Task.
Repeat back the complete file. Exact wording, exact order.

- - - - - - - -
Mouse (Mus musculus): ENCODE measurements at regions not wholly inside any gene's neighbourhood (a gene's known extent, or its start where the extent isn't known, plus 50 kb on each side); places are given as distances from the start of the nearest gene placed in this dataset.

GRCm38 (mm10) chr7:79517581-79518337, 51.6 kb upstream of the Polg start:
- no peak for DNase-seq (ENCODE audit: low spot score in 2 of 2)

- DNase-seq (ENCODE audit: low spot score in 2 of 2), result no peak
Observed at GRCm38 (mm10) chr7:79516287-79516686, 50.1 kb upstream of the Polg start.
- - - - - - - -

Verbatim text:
Mouse (Mus musculus): ENCODE measurements at regions not wholly inside any gene's neighbourhood (a gene's known extent, or its start where the extent isn't known, plus 50 kb on each side); places are given as distances from the start of the nearest gene placed in this dataset.

GRCm38 (mm10) chr7:79517581-79518337, 51.6 kb upstream of the Polg start:
- no peak for DNase-seq (ENCODE audit: low spot score in 2 of 2)

- DNase-seq (ENCODE audit: low spot score in 2 of 2), result no peak
Observed at GRCm38 (mm10) chr7:79516287-79516686, 50.1 kb upstream of the Polg start.